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Hamba Tuhan

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Everything posted by Hamba Tuhan

  1. The Lord has always been able to personalise prophetic messages through genuine revelation. As Elder Packer taught in his 'infamous' address to Church employees, those people are both at peace and prosper. Being told through revelation that one is an exception to the general counsel is fundamentally different to determining that the prophets have lost their way. I recently quoted Thomas B. Marsh on this forum:
  2. Precisely. In my opinion, the endowment teaches this principle and actually has us rehearse it. Once we are out of God's immediate presence, we are invited to heed the words of 'angels' who are eventually identified as prophets. As we first recognise and then choose to follow 'true messengers', they help us come back into communion with the Lord Himself. Yes to all of the above, but I suspect that most important is the fact that they have the Lord's endorsement. He has specifically chosen them to teach us how to practise submitting to His will. I have never seen rejection of prophetic authority end well. I have never seen it lead a person closer to the Lord Himself.
  3. Same. If anything, the existence of some kind of 'giant mega-fund' has actually increased my motivation!
  4. I'm more interested in genuine revelation than I am in my 'conscience'. My nephew's wife's conscience assured her that all vaccines are evil. She even wrote a letter to the First Presidency and chastised them for being wrong on this point in relation to Covid (and then posted it on Facebook, which is how I know about it). Her conscience led her to a very long stay in an ICU and months on bottled oxygen, though she is finally off now. As documented on certain websites, American cemeteries are now filled with the graves of people whose consciences assured them they were better informed and morally superior to public health authorities as well. In a priesthood leadership training meeting with Elder Bednar, someone in the Q&A asked about how to distinguish revelation. His response: out of necessity, most revelation will inform us that we are wrong. I'm convinced that the Lord requires us to heed prophets because He knows full well that, if we can't humble ourselves enough to do that, we will never be able to follow Him. Too many Saints convince themselves that somehow it's easier to follow God 'directly', but scripture suggests otherwise. How many times did Jesus preach that rejecting apostles would lead to a rejection of Him?
  5. Many thanks for sharing this story. When I was an undergraduate student in America, my Latter-day Saint housemates and I one year identified two individuals who were so screwed up that they would be the last people on the planet to ever join the Church. One of them was a journalism student from Texas who regularly used his presence in the student newspaper to scream about the evils of Christianity and -- worst of all, in his mind! -- Latter-day Saints. The other was a woman who had some kind of fatal attraction to my Cherokee housemate, to the point of committing acts that could easily have been classed as sexual assault and stalking. Before the year was out, both of them had become members. It was an important lesson. For many years now, I have said that, if the Lord is willing to forgive my depravity, then everyone has hope. I had an opportunity back in December to repeat that message. As EQ president, I felt impressed to reach out to a young man who hasn't been to church since he was 12. To my surprise, he responded, and we've had a few exchanges since. In one of the first ones, he asked me if I was going to invite him back to church My reply: 'Only if you want me to'. He then wrote that he doubted God would want him back after all the sins and crimes that he has committed. I assured him that, on a very personal level, I know that He does because He has always wanted me back. After all, we are all in the same boat when it comes to sin and redemption. I like James's message on this point: 'For whosoever shall keep the whole law, and yet offend in one point, he is guilty of all. For he that said, Do not commit adultery, said also, Do not kill'. The divisions between eternal kingdoms are not based on any kind of 'hierarchy' of the sins we commit. All sin separates us from God. Instead, what are our motivations for repenting? A man who has to experience the torment of Spirit Prison's temporary hell before he is willing to accept the Saviour's offer of salvation will find himself in the Telestial Kingdom whether the sin he refused to give up was gossiping or murder. Lastly, any suggestion that this or that person lacks the capacity to fully repent and follow Christ is the doctrine of devils.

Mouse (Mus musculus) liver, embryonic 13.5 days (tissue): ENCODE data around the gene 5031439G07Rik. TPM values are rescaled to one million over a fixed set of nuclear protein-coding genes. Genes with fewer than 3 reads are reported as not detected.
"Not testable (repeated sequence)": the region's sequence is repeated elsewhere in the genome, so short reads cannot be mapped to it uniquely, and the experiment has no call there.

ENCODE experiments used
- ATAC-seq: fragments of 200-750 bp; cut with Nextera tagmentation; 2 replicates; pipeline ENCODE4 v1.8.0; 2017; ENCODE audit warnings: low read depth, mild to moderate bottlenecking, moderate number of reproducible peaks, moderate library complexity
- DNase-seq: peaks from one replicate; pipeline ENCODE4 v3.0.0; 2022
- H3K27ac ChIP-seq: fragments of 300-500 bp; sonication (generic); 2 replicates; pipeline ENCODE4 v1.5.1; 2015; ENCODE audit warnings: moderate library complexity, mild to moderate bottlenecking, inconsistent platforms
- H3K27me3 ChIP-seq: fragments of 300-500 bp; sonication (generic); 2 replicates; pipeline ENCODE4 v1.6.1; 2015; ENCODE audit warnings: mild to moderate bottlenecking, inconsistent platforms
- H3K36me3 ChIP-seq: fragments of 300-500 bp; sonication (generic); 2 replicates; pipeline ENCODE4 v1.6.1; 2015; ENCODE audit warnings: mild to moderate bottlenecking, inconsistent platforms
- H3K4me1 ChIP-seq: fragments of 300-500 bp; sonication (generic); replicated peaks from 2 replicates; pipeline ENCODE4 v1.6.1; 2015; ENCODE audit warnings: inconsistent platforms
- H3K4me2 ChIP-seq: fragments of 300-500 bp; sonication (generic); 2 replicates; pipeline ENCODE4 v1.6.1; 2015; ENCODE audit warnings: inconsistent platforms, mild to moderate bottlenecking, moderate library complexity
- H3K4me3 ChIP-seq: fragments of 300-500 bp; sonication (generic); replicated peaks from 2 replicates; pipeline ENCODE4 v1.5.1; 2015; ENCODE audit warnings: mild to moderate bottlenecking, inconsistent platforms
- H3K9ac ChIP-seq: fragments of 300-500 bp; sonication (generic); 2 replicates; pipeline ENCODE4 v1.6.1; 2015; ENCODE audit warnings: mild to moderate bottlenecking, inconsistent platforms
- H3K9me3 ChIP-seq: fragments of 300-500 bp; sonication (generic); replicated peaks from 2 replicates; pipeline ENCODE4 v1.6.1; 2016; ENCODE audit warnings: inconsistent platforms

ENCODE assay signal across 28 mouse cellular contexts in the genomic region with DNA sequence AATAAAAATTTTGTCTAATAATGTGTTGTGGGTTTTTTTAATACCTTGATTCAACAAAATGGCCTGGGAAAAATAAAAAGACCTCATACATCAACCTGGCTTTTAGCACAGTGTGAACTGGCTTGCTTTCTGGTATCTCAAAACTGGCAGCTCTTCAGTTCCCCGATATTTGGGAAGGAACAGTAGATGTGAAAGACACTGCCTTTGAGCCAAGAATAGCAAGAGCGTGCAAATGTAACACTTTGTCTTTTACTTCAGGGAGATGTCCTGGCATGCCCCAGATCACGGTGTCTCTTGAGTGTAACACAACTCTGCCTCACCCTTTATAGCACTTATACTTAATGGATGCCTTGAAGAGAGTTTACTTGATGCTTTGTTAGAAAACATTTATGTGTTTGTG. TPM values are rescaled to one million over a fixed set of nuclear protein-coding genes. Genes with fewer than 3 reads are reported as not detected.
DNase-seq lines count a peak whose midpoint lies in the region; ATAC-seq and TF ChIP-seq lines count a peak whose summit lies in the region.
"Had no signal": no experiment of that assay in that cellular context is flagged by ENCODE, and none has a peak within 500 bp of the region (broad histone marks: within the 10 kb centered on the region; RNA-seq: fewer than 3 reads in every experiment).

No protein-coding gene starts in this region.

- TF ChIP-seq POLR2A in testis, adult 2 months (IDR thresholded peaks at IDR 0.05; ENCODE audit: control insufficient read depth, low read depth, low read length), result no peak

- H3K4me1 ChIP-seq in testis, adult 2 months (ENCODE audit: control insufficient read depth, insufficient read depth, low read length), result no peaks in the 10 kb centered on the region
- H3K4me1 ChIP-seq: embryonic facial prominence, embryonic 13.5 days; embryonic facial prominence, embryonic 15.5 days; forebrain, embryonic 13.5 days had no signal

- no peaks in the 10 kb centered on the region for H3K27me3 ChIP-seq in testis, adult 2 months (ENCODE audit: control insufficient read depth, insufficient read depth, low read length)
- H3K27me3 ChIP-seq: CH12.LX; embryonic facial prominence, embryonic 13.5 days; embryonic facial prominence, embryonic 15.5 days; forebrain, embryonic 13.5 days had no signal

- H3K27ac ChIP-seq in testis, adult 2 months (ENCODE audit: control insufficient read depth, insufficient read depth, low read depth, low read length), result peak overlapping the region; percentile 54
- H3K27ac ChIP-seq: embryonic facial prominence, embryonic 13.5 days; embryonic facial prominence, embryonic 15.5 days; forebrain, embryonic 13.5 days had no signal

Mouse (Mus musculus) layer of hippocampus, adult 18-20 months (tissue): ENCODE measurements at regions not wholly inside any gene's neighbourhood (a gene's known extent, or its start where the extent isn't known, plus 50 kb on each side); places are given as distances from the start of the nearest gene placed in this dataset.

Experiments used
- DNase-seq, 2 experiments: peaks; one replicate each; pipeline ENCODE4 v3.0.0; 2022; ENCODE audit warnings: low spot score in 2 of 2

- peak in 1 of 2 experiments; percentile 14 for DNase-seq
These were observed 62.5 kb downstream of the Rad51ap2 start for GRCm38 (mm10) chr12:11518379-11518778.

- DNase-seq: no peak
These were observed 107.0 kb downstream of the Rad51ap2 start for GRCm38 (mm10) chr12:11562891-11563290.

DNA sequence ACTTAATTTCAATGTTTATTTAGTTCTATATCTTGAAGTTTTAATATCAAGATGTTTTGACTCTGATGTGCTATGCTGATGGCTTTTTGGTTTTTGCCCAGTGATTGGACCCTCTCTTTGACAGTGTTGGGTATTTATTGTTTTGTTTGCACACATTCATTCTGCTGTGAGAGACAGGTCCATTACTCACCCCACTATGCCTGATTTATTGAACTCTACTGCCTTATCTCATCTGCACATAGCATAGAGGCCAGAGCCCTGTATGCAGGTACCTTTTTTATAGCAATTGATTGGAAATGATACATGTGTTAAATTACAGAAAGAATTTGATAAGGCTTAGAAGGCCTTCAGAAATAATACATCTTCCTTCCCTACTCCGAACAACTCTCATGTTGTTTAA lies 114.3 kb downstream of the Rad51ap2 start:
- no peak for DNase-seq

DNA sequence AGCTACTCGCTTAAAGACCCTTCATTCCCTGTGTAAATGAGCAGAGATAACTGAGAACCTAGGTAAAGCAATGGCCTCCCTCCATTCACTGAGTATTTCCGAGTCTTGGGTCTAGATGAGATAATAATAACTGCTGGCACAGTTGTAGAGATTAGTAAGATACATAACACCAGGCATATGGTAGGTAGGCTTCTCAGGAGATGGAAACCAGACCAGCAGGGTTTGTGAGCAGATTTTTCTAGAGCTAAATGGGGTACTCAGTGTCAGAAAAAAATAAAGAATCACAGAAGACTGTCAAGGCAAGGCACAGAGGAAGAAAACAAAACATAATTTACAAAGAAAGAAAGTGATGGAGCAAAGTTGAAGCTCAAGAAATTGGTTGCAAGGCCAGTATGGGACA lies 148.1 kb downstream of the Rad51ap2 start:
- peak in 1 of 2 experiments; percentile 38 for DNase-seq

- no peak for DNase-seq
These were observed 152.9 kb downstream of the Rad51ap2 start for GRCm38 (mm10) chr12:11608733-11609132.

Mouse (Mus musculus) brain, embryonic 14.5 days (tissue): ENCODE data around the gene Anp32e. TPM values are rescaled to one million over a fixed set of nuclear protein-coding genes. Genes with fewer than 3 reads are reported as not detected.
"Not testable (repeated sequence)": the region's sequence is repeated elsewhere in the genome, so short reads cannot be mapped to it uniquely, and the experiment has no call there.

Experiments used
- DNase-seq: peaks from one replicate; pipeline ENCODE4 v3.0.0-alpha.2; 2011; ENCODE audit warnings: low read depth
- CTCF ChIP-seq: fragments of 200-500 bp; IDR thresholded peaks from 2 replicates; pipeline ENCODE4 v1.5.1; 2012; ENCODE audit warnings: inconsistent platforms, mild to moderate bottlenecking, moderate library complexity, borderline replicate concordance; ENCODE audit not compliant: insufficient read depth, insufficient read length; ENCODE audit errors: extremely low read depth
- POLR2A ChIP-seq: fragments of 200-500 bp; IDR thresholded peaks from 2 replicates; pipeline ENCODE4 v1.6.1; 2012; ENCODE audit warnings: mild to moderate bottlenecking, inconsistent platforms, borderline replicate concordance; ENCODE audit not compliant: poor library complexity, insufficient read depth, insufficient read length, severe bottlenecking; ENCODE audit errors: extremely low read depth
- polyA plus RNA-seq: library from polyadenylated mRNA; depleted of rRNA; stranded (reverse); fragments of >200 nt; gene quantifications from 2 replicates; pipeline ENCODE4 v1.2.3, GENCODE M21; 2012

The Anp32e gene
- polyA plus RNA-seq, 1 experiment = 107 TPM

6. You're more likely to run across you (singular) and youse (plural).
  7. Great Pretender: If I dare 'pray wrong' at church, other members will judge me. Also Great Pretender: Most of you on this thread are praying wrong, and you need to stop.
  8. Nice. It's the way we were made to be in water. Though I suspect this is not the time of year for it in your parts ...
  9. See my additional comments above. Prayer in Brazil uses archaic pronouns exactly how prayer in English often does.
  10. They haven't. I was speaking Spanish to a sister at church just two Sundays ago, and I watched a YouTube video in (European) Portuguese during my lunch today. Interestingly, as I noted in the other thread, the 'language of prayer' in Portuguese requires the use of the second-person singular pronoun tu. In Brazil, this pronoun has almost entirely been replaced with the plural você -- an exact analogy of what happened in English with the singular pronoun thou. In Portugal, however, tu remains in common use, and the plural você is avoided. This means that when a person prays in Portugal, s/he uses familiar pronouns, but when a person prays in Brazil, s/he uses archaic pronouns. The language of prayer nonetheless remains the same.
  11. I can think of few things less enticing than beer (or alcohol of any kind), but I'm always up for skinny dipping! Two Saturdays ago, a couple of mates from Church and I headed down to the river after an evening event. The water was high and reasonably warm, and though there was no moon, the overcast sky did a fine job of reflecting city lights for us. We very easily swam downstream to the weir and sat on top in the warm, forest-scented air for a great discussion on matters both spiritual and trivial. Then it was time for the return swim. Because the water was high, the current was swift, and I thought several times that I wasn't going to make it, but I couldn't endure the thought of my bloated, naked body getting stuck on the weir, so I prayed for strength and swam harder. I was a bit sore for church the next day, but it was 100 per cent worth it!